- If less water is withdrawn from the deep aquifer and more from the shallow aquifer, then deep groundwater levels increase. However, reducing deep aquifer pumping and increasing shallow aquifer pumping produces adverse environmental impacts on wetlands and reduces baseflow to lakes and streams (See Volume 5 of the Application, Environmental Report).
- If less water is withdrawn from the deep aquifer when groundwater systems convert to a Lake Michigan supply, deep aquifer groundwater levels increase. This happened near Milwaukee, Brown County, WI, and Northeastern Illinois. However, the rebound of the aquifer was temporary as, over time, development drove more groundwater use and the deep aquifer declined again. The deep confined aquifer is not sustainable and it is not prudent to base long-term water supply planning on it.
- If Waukesha continues with groundwater supplies, it contributes to adverse environmental impact on shallow and deep aquifers. Because of the resultant environmental impacts, the groundwater supply alternatives are not sustainable for the long-term. In support of your review of Waukesha’s Application, I have tried to cooperate and provide you with requested information in a timely way. Despite the shared information, your recent article gave an unbalanced overview of our proposal. A few examples include:
- No mention was made of possibly the most relevant fact of all – that Waukesha has proposed to return at least 100% of the volume of water withdrawn, meaning Lake Michigan water is preserved and protected.
- No mention was made of the shale layer that restricts the recharge of our current primary water source.
- The 2050 population projection is incorrectly cited, creating a false impression of aggressive growth. The article cites the City’s current population of about 71,000, but later incorrectly says the City’s population will grow to 97,400 at buildout in 2050. The actual population projections at buildout are 76,300 for the City and 97,400 for the service area. While the population served increases by about 26,000, about 10,000 of this service population resides in the area today and is served by private wells (See Volume 2 of the Application, Water Supply Service Area Plan). The claim that the City is seeking water to allow sprawling growth is not supported by state and regional population projections. It is not supported by approved land use plans through 2035. With an actual projected population growth rate of 0.5% per year, statements like “The amount of water Waukesha seeks . . . is designed to allow the city’s sprawling growth pattern to expand” are not true. If you had asked about this issue, I could have provided you with the facts.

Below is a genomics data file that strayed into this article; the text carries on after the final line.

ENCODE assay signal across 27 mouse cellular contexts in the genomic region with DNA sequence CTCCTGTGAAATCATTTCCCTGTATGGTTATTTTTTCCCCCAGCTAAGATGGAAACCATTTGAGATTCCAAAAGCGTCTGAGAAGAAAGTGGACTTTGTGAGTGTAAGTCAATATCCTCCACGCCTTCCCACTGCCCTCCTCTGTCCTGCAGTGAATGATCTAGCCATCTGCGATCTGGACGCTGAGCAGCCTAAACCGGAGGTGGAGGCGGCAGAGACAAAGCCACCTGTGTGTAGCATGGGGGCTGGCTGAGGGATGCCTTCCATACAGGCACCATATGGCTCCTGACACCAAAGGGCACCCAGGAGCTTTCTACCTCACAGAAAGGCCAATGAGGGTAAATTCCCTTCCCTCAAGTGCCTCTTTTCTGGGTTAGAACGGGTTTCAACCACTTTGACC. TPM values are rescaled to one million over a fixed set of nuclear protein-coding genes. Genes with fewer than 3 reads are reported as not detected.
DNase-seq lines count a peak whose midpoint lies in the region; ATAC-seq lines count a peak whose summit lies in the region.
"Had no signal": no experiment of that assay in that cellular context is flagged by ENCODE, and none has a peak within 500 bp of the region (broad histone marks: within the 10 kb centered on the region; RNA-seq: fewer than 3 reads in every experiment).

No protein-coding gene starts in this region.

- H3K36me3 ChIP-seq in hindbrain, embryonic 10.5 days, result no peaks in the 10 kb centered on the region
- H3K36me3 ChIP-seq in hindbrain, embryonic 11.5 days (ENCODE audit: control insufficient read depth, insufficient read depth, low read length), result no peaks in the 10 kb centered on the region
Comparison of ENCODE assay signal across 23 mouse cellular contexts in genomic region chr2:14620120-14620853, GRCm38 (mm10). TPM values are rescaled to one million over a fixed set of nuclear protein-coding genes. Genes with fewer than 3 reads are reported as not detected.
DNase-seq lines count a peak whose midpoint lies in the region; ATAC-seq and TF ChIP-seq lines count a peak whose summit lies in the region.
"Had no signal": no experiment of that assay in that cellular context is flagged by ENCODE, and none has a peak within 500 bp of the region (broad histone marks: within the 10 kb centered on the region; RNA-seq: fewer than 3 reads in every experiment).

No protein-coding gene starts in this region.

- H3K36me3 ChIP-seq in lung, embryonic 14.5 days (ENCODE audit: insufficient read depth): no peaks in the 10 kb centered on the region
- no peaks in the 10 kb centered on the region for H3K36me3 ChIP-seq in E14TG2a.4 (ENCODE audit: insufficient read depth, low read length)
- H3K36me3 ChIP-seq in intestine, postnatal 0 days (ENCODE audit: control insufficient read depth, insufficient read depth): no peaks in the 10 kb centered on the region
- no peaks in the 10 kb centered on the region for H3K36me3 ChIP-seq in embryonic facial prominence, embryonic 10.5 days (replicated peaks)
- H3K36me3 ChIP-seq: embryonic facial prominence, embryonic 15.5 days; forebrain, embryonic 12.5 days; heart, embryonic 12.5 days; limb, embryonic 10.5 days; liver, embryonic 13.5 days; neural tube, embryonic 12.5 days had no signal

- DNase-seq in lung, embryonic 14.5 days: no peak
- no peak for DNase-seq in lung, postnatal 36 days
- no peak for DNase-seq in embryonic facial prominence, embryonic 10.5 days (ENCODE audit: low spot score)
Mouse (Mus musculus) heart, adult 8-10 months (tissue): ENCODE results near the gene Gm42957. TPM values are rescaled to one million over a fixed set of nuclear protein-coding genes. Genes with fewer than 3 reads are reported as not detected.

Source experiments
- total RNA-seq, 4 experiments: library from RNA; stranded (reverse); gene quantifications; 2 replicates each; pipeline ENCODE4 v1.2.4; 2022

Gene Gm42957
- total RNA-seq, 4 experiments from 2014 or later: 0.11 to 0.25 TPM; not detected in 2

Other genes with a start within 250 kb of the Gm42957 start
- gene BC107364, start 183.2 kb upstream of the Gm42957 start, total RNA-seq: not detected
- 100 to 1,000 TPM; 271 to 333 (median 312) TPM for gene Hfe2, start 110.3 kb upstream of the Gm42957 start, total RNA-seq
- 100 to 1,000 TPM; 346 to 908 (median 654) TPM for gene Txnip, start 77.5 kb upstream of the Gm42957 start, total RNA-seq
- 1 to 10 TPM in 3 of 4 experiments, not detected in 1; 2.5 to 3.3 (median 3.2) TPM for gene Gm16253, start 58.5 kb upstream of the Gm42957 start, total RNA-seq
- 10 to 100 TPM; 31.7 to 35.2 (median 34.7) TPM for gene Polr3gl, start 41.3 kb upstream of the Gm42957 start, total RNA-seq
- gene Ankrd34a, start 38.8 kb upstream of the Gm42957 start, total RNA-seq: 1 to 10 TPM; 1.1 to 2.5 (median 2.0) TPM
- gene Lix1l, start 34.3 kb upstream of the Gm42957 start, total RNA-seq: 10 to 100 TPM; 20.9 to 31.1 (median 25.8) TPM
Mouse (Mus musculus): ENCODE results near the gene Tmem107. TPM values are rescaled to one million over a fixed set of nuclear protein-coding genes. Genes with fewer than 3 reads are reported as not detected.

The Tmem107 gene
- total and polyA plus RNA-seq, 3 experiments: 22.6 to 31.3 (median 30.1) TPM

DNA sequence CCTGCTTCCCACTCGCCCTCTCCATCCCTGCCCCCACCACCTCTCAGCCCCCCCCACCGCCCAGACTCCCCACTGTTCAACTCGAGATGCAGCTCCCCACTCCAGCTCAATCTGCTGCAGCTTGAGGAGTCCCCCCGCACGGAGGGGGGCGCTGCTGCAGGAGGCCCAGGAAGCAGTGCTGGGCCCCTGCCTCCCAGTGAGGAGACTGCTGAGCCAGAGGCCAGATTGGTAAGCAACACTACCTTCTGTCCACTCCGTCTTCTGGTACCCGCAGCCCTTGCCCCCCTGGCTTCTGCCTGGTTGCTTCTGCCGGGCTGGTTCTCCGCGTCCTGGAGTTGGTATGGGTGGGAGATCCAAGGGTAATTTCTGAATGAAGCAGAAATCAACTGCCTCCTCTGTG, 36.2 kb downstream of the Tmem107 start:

In addition, no mention of other relevant information about growth in our FAQs was provided in your article, including the fact that only 15% of the land in the service area is available for development. Your website says, “Circle of Blue generates the fresh, objective reportage . . . while avoiding the ’advocacy’ label.” I hope that any further articles will, in fact, be more objective.” Daniel S. Duchniak, P.E.
General Manager Waukesha Water Utility
Kaye LaFond responds: In terms of a “temporary” and “localized” increase, it is worth noting that the aquifer has now been slowly recovering for 14 years, and that data presented in the 2013 NWF report shows similar increases in other counties – we have to wonder how Duchniak is defining “localized”. What’s more, while the statement reminds us that an increase in shallow groundwater pumping could harm local wetlands, it does not acknowledge the possibility of simply continuing to pump groundwater (deep and shallow) at the current pace, and monitoring the response of the deep aquifer. With Great Lakes water at stake, surely this is an option worth exploring. The city argues that continuing to pump water at the current pace does not allow for projected growth in population or consumption. However, those numbers have been questioned not only by a host of environmental groups, but also by the Wisconsin DNR. In response to the DNR’s request for more justification of the demand projections, a technical memorandum was provided by the city, which cites the desire of current industrial customers to increase pumping rates, as well as potential development of new industries. Understanding that the Great Lakes Compact does not seek to provide out-of-basin diversions to support industrial water use, it remains unclear as to whether Waukesha’s diversion falls even remotely under the requirements of the Compact.
Latest posts by Kaye LaFond (see all)
- Infographic: Indoor Water Use in the United States, 1999 and 2016 - April 26, 2016
- Infographic: Syria Drought and Climate Change - March 30, 2016
- Infographic: Water and Security Hot Spots 2016 - January 11, 2016